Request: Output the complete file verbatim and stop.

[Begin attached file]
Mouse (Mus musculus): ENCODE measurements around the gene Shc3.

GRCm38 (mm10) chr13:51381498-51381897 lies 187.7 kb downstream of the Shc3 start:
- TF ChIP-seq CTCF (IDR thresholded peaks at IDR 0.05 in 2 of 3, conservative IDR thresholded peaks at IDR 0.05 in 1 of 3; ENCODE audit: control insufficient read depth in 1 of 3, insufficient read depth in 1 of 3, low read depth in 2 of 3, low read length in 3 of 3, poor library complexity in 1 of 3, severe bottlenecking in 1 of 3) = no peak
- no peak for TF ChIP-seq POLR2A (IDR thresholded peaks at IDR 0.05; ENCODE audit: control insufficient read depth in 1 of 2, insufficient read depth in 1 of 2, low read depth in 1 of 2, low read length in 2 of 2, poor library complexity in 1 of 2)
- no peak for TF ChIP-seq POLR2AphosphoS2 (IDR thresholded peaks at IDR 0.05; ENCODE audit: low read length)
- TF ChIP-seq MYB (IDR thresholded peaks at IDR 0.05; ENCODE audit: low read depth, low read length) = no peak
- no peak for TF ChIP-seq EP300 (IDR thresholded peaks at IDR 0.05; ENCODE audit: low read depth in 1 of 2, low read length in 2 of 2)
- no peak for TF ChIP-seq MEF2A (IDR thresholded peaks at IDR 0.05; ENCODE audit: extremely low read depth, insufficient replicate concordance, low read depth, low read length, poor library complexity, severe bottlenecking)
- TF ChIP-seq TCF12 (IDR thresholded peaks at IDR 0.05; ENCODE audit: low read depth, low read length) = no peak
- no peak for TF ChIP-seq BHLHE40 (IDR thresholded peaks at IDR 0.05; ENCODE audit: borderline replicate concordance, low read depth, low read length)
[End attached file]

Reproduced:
Mouse (Mus musculus): ENCODE measurements around the gene Shc3.

GRCm38 (mm10) chr13:51381498-51381897 lies 187.7 kb downstream of the Shc3 start:
- TF ChIP-seq CTCF (IDR thresholded peaks at IDR 0.05 in 2 of 3, conservative IDR thresholded peaks at IDR 0.05 in 1 of 3; ENCODE audit: control insufficient read depth in 1 of 3, insufficient read depth in 1 of 3, low read depth in 2 of 3, low read length in 3 of 3, poor library complexity in 1 of 3, severe bottlenecking in 1 of 3) = no peak
- no peak for TF ChIP-seq POLR2A (IDR thresholded peaks at IDR 0.05; ENCODE audit: control insufficient read depth in 1 of 2, insufficient read depth in 1 of 2, low read depth in 1 of 2, low read length in 2 of 2, poor library complexity in 1 of 2)
- no peak for TF ChIP-seq POLR2AphosphoS2 (IDR thresholded peaks at IDR 0.05; ENCODE audit: low read length)
- TF ChIP-seq MYB (IDR thresholded peaks at IDR 0.05; ENCODE audit: low read depth, low read length) = no peak
- no peak for TF ChIP-seq EP300 (IDR thresholded peaks at IDR 0.05; ENCODE audit: low read depth in 1 of 2, low read length in 2 of 2)
- no peak for TF ChIP-seq MEF2A (IDR thresholded peaks at IDR 0.05; ENCODE audit: extremely low read depth, insufficient replicate concordance, low read depth, low read length, poor library complexity, severe bottlenecking)
- TF ChIP-seq TCF12 (IDR thresholded peaks at IDR 0.05; ENCODE audit: low read depth, low read length) = no peak
- no peak for TF ChIP-seq BHLHE40 (IDR thresholded peaks at IDR 0.05; ENCODE audit: borderline replicate concordance, low read depth, low read length)